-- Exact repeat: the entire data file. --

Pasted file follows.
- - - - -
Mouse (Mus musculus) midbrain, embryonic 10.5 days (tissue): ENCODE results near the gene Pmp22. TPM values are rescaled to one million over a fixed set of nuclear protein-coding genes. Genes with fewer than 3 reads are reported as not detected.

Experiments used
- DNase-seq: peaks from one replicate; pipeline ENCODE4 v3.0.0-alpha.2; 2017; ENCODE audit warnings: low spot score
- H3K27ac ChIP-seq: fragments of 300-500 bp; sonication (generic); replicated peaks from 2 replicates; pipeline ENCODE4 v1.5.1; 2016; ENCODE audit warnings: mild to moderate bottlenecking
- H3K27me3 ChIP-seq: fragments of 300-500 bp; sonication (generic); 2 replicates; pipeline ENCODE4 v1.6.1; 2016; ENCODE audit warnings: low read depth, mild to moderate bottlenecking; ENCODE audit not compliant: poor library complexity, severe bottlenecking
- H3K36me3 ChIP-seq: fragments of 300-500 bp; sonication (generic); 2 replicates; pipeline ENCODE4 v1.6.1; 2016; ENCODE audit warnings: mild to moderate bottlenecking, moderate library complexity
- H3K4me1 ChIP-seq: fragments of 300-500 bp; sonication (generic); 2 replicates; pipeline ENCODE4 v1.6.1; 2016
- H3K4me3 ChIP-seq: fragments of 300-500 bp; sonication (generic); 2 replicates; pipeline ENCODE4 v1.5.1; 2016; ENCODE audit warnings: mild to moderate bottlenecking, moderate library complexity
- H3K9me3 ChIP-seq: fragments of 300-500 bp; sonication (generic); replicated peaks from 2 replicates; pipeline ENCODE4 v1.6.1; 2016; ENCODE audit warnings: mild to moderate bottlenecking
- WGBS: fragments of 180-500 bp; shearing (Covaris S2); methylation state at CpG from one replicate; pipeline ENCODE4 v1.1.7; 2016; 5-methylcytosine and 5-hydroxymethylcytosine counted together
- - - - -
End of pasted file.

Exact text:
Mouse (Mus musculus) midbrain, embryonic 10.5 days (tissue): ENCODE results near the gene Pmp22. TPM values are rescaled to one million over a fixed set of nuclear protein-coding genes. Genes with fewer than 3 reads are reported as not detected.

Experiments used
- DNase-seq: peaks from one replicate; pipeline ENCODE4 v3.0.0-alpha.2; 2017; ENCODE audit warnings: low spot score
- H3K27ac ChIP-seq: fragments of 300-500 bp; sonication (generic); replicated peaks from 2 replicates; pipeline ENCODE4 v1.5.1; 2016; ENCODE audit warnings: mild to moderate bottlenecking
- H3K27me3 ChIP-seq: fragments of 300-500 bp; sonication (generic); 2 replicates; pipeline ENCODE4 v1.6.1; 2016; ENCODE audit warnings: low read depth, mild to moderate bottlenecking; ENCODE audit not compliant: poor library complexity, severe bottlenecking
- H3K36me3 ChIP-seq: fragments of 300-500 bp; sonication (generic); 2 replicates; pipeline ENCODE4 v1.6.1; 2016; ENCODE audit warnings: mild to moderate bottlenecking, moderate library complexity
- H3K4me1 ChIP-seq: fragments of 300-500 bp; sonication (generic); 2 replicates; pipeline ENCODE4 v1.6.1; 2016
- H3K4me3 ChIP-seq: fragments of 300-500 bp; sonication (generic); 2 replicates; pipeline ENCODE4 v1.5.1; 2016; ENCODE audit warnings: mild to moderate bottlenecking, moderate library complexity
- H3K9me3 ChIP-seq: fragments of 300-500 bp; sonication (generic); replicated peaks from 2 replicates; pipeline ENCODE4 v1.6.1; 2016; ENCODE audit warnings: mild to moderate bottlenecking
- WGBS: fragments of 180-500 bp; shearing (Covaris S2); methylation state at CpG from one replicate; pipeline ENCODE4 v1.1.7; 2016; 5-methylcytosine and 5-hydroxymethylcytosine counted together